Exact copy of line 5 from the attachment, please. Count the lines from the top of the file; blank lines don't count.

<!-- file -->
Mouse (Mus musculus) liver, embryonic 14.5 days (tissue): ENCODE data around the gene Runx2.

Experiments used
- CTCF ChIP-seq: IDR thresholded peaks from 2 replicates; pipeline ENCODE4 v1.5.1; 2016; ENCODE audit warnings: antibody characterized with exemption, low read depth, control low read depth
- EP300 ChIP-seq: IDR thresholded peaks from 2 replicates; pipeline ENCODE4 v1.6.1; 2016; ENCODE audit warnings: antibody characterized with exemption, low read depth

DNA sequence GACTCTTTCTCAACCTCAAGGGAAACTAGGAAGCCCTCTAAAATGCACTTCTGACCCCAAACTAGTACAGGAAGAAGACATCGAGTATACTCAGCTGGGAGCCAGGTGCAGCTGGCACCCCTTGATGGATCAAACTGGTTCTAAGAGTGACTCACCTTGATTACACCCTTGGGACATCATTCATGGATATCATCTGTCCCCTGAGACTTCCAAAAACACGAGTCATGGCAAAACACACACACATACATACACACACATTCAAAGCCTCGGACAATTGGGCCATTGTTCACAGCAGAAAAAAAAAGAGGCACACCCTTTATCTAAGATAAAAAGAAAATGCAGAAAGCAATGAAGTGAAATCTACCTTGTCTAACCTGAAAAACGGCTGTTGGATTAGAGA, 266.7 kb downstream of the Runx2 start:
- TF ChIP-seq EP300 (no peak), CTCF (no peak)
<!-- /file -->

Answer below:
DNA sequence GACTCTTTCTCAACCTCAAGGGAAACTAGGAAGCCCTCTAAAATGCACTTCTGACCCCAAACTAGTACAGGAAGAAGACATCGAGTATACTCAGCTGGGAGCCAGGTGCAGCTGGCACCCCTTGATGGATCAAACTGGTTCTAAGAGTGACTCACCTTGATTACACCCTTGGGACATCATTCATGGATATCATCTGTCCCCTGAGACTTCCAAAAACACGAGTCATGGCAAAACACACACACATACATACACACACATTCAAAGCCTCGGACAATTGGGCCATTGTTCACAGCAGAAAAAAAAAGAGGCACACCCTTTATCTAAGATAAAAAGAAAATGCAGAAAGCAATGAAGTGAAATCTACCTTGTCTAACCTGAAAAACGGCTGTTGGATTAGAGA, 266.7 kb downstream of the Runx2 start: